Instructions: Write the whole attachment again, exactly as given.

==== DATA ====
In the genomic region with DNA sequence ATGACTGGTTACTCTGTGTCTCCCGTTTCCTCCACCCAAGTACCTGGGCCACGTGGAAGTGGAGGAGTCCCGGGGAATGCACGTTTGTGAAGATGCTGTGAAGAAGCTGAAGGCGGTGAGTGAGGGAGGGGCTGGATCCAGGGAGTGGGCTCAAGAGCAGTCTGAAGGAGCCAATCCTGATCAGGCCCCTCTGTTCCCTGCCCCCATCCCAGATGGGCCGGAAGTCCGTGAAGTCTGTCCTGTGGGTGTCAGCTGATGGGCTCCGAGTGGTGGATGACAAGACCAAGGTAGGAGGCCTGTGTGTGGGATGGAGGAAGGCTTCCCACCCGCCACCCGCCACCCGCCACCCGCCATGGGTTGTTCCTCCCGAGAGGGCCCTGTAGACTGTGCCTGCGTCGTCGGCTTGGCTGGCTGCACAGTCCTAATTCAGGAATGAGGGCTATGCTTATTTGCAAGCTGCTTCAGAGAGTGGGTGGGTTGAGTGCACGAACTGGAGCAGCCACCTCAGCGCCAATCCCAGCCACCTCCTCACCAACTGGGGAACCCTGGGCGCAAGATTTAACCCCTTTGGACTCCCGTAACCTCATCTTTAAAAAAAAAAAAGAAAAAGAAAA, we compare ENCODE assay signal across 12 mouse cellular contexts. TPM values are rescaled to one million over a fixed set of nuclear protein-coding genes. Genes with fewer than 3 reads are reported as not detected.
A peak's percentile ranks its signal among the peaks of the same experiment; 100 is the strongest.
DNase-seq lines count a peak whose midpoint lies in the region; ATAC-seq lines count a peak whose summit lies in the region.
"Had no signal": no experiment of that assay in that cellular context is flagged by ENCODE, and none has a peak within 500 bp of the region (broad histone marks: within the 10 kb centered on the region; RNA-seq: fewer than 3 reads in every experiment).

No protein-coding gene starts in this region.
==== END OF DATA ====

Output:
In the genomic region with DNA sequence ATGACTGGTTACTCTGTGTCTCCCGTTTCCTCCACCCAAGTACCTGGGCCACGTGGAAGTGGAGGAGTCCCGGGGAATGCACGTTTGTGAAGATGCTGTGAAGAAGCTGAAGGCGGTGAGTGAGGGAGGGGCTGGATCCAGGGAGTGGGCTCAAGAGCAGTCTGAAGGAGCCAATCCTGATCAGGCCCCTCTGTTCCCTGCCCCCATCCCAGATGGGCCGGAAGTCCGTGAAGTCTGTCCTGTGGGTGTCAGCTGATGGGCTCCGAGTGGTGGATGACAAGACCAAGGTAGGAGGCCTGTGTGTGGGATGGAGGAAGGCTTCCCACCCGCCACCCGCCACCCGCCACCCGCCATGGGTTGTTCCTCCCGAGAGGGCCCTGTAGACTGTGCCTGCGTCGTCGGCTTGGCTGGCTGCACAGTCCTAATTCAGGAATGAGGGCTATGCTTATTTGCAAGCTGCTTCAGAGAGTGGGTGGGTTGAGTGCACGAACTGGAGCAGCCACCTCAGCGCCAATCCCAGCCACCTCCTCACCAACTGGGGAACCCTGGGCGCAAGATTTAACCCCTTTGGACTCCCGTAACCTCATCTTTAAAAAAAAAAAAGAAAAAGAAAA, we compare ENCODE assay signal across 12 mouse cellular contexts. TPM values are rescaled to one million over a fixed set of nuclear protein-coding genes. Genes with fewer than 3 reads are reported as not detected.
A peak's percentile ranks its signal among the peaks of the same experiment; 100 is the strongest.
DNase-seq lines count a peak whose midpoint lies in the region; ATAC-seq lines count a peak whose summit lies in the region.
"Had no signal": no experiment of that assay in that cellular context is flagged by ENCODE, and none has a peak within 500 bp of the region (broad histone marks: within the 10 kb centered on the region; RNA-seq: fewer than 3 reads in every experiment).

No protein-coding gene starts in this region.